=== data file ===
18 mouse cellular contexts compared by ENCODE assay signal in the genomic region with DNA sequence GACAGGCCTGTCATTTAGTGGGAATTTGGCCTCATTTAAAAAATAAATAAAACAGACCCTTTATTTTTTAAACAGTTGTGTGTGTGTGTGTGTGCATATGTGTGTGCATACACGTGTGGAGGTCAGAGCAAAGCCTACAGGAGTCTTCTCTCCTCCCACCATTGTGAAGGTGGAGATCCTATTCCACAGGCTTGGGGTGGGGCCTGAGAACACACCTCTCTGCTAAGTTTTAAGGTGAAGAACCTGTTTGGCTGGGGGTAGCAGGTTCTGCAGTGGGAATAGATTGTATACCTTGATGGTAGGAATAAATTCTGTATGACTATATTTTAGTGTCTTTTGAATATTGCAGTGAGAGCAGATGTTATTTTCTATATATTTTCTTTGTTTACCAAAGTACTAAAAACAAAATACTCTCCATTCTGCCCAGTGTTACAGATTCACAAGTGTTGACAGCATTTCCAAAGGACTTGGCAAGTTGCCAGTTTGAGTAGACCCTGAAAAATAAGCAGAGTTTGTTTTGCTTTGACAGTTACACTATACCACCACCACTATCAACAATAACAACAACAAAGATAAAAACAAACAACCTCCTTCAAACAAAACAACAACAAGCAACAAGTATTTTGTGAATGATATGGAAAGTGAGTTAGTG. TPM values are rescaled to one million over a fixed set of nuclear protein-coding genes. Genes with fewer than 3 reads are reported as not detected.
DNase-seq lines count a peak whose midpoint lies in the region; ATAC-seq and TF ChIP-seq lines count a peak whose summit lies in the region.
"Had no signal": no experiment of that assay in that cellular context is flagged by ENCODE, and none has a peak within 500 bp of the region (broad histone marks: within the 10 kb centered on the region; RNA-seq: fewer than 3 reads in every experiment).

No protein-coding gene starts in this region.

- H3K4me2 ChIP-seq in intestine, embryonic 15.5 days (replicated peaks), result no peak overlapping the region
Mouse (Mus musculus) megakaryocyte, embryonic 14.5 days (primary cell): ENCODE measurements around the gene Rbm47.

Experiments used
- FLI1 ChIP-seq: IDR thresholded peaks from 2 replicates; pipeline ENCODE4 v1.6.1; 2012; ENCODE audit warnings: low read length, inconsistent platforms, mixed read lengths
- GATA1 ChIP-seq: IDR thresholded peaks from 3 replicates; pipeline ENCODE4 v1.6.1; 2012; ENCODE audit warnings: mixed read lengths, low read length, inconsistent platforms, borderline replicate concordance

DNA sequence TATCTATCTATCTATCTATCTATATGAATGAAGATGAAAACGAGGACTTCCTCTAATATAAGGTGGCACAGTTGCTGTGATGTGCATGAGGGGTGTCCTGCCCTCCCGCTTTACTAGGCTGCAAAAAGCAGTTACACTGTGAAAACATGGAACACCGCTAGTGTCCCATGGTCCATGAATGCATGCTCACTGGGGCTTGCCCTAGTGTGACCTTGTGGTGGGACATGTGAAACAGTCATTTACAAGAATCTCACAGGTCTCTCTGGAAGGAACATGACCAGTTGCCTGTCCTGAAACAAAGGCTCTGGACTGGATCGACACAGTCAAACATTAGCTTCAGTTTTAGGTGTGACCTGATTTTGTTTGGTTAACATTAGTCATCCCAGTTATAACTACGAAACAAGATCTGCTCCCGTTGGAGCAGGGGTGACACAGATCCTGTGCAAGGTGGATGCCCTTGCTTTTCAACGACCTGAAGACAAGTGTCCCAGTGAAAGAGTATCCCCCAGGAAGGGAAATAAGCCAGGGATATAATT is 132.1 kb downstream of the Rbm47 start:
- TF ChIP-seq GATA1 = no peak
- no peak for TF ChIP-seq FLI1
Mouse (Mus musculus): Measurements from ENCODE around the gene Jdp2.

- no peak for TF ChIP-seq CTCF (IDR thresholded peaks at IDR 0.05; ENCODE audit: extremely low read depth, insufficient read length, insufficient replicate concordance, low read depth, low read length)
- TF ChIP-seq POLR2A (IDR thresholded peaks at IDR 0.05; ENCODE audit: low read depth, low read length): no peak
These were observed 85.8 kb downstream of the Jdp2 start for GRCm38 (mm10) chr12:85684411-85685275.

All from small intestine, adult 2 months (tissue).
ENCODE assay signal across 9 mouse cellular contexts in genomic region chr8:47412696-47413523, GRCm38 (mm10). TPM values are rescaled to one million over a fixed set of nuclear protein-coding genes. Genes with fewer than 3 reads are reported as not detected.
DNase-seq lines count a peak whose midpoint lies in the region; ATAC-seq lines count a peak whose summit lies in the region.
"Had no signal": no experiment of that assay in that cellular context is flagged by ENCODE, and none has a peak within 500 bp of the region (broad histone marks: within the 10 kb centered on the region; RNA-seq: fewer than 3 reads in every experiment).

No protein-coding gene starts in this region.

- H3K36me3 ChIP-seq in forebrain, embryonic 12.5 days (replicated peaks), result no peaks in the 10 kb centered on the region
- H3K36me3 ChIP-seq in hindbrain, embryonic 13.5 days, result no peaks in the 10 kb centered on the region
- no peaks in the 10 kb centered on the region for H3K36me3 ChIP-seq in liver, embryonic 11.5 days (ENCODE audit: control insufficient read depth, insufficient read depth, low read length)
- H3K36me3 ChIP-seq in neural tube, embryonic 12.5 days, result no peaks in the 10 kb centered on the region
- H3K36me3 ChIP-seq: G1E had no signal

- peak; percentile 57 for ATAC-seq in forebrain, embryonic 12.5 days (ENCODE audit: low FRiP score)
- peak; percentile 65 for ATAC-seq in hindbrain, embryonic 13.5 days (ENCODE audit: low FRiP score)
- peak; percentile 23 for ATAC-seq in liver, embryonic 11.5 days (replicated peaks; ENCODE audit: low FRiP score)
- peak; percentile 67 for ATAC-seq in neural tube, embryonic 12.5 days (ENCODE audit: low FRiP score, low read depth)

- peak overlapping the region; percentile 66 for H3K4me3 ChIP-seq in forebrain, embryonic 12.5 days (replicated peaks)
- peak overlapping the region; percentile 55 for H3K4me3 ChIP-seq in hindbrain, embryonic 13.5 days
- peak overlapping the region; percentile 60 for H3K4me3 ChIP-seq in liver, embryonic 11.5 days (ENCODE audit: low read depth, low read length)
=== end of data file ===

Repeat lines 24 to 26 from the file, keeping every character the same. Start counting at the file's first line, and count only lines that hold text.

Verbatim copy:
- no peaks in the 10 kb centered on the region for H3K36me3 ChIP-seq in liver, embryonic 11.5 days (ENCODE audit: control insufficient read depth, insufficient read depth, low read length)
- H3K36me3 ChIP-seq in neural tube, embryonic 12.5 days, result no peaks in the 10 kb centered on the region
- H3K36me3 ChIP-seq: G1E had no signal